Between 1859 and 1905, a number of photographers working in Damascus, Mecca, Cairo, Istanbul, and northern Africa captured their landscapes, towns, and monuments, bequeathing an unprecedented visual documentation of the Middle East. Gardens of Sand brings together 100 original photographs, masterpieces mostly hitherto unpublished, taken between 1859 and 1905. The archive illustrates the themes of the expatriate photographers of the second half of the nineteenth century—study portraits, royal commissions, landscapes, inventories of significant monuments and buildings, orientalist scenes, steeped in classical European imagination—but also explores the confrontation between western imagination and the visual reality of the Middle East, a meeting that gave rise to a local photography, gradually moving further away from western stereotypes, and includes a critical analysis of orientalism and of photography as a means of conveying a reality of prejudices.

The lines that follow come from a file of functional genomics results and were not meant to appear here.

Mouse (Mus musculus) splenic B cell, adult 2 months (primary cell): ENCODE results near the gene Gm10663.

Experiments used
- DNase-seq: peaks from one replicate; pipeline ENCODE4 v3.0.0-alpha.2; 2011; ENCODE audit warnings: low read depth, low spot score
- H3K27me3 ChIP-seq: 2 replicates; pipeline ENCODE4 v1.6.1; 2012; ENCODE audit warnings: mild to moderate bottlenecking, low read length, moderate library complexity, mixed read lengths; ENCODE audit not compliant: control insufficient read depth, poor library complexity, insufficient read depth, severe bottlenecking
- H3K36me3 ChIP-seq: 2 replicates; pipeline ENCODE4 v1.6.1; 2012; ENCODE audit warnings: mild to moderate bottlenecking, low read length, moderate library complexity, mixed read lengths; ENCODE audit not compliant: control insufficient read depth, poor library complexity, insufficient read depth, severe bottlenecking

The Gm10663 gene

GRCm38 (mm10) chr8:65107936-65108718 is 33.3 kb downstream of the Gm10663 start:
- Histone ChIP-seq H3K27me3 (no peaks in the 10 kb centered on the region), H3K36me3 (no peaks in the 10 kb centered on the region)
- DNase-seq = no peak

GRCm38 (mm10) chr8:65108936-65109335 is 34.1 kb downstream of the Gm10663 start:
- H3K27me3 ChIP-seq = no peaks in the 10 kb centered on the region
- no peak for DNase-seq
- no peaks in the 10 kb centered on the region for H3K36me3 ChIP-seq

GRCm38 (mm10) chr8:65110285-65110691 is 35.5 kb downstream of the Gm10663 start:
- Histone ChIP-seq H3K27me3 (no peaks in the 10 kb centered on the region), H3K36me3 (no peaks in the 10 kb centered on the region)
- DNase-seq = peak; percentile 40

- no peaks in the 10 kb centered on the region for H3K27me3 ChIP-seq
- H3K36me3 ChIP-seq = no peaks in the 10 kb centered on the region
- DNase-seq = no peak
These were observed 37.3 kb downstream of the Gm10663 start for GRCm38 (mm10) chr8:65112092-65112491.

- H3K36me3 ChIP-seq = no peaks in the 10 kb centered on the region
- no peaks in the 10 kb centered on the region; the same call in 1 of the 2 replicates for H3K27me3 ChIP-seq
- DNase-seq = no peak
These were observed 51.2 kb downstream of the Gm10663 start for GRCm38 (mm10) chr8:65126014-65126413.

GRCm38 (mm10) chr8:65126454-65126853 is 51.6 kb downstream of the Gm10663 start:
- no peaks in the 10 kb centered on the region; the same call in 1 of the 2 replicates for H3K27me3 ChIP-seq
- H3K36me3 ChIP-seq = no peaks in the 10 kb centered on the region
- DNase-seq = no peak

Clark Worswick is a photo-historian, an enthusiastic collector, and a connoisseur of early Asian photography.
Dr. Issam Nassar is associate professor of history at Illinois State University and assistant professor in the Center of Area Studies at Al-Quds University in Jerusalem.
Patricia Almárcegui has a doctorate in philosophy (2005) from the University of Zaragoza.
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